Amblyopia, commonly known as “lazy eye,” refers to the inability of one or both eyes to work correctly with the brain. In typical cases, the brain — for whatever reason — favors the other eye. The most common childhood visual impairment, amblyopia affects 2 to 3% of children. Adults though middle age with impairment in one eye most commonly suffer from the same condition, according to the National Institutes of Health. Amblyopia can be caused or worsened by strabismus when a person’s two eyes are misaligned, At other times amblyopia can result from cataracts.

Doctors at the Eye clinic of the Jessenius Faculty of Medicine in Martin, Slovakia report progress in treating patients for amblyopia with virtual reality goggles and a computer game. Using a modified version of the Oculus Rift headset, the clinic’s doctors use software developed by Vivid Vision. The software is a game that requires players to use both eyes. Traditional amblyopia treatments penalized a patient’s good eye with a patch or an atropine shot to blur vision, forcing the patient the use the weaker eye. Playing the VR game trains both eyes to work together. As reported in BMC Ophthalmology, a clinic-run study using the VR headset and Vivid Vision software showed significant improvement in the amblyopic eye after eight 40-minutes sessions.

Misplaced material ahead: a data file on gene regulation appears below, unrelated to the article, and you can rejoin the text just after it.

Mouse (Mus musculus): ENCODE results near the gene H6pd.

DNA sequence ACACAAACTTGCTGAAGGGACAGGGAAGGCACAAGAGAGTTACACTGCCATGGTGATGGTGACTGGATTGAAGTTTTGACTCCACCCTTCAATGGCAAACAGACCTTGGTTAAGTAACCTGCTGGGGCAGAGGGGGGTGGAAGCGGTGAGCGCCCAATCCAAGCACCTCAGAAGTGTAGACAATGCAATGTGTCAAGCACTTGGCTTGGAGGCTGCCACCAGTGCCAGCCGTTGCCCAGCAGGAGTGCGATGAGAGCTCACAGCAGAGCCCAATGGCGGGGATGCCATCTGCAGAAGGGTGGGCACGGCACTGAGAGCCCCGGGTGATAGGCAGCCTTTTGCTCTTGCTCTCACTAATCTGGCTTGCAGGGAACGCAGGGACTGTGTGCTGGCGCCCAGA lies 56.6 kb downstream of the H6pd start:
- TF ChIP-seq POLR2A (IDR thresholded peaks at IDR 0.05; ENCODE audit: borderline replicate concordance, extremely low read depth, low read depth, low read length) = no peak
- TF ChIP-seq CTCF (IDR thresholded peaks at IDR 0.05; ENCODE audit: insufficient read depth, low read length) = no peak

The Slovakian study indicates potential success for a new treatment for amblyopia. Additional studies are needed with more stringent controls. The reported study had 17 subjects aged 17 to 69 years old, which is fine, and measured visual acuity and stereoacuity improvement of the individuals and the group before and after the game regimen. Equal-sized control groups (one with no game training and another trained with a game that does not require both eyes to work together), double-blind assigned and evaluated would help isolate the specific training effect to identify any potential causal relationship. The thought that virtual reality, still in its nascent years, can help people with visual impairment is heartening.